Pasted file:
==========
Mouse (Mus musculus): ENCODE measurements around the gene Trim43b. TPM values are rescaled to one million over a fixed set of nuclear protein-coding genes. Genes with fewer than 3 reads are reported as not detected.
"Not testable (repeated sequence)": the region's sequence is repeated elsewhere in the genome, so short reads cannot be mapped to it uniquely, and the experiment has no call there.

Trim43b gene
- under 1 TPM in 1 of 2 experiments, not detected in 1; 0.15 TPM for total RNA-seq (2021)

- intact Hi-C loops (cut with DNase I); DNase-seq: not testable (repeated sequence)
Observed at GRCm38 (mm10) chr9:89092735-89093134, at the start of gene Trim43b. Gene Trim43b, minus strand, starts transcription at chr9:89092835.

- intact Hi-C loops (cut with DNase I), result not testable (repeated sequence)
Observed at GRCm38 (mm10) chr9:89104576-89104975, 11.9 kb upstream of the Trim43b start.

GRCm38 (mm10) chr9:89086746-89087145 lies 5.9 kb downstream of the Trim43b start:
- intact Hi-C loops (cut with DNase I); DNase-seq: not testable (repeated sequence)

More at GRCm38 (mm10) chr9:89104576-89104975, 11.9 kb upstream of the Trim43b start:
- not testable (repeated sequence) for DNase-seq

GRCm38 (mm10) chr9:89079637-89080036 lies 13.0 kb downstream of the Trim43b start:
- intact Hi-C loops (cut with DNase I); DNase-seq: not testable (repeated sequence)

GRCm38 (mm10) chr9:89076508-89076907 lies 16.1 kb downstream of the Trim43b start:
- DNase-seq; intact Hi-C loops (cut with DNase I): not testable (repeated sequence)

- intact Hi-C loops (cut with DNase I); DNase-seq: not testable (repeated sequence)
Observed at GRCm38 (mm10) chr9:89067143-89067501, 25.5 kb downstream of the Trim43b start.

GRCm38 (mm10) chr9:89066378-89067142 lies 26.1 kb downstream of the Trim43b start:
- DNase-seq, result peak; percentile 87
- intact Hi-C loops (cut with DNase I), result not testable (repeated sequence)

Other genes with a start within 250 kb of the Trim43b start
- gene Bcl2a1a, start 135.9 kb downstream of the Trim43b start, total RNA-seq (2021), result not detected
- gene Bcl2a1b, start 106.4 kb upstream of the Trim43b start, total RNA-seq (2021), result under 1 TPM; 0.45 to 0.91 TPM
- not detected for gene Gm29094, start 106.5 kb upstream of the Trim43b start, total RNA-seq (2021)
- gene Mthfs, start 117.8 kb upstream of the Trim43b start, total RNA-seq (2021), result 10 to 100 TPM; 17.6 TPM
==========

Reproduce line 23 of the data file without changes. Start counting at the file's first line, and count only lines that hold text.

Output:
- gene Bcl2a1a, start 135.9 kb downstream of the Trim43b start, total RNA-seq (2021), result not detected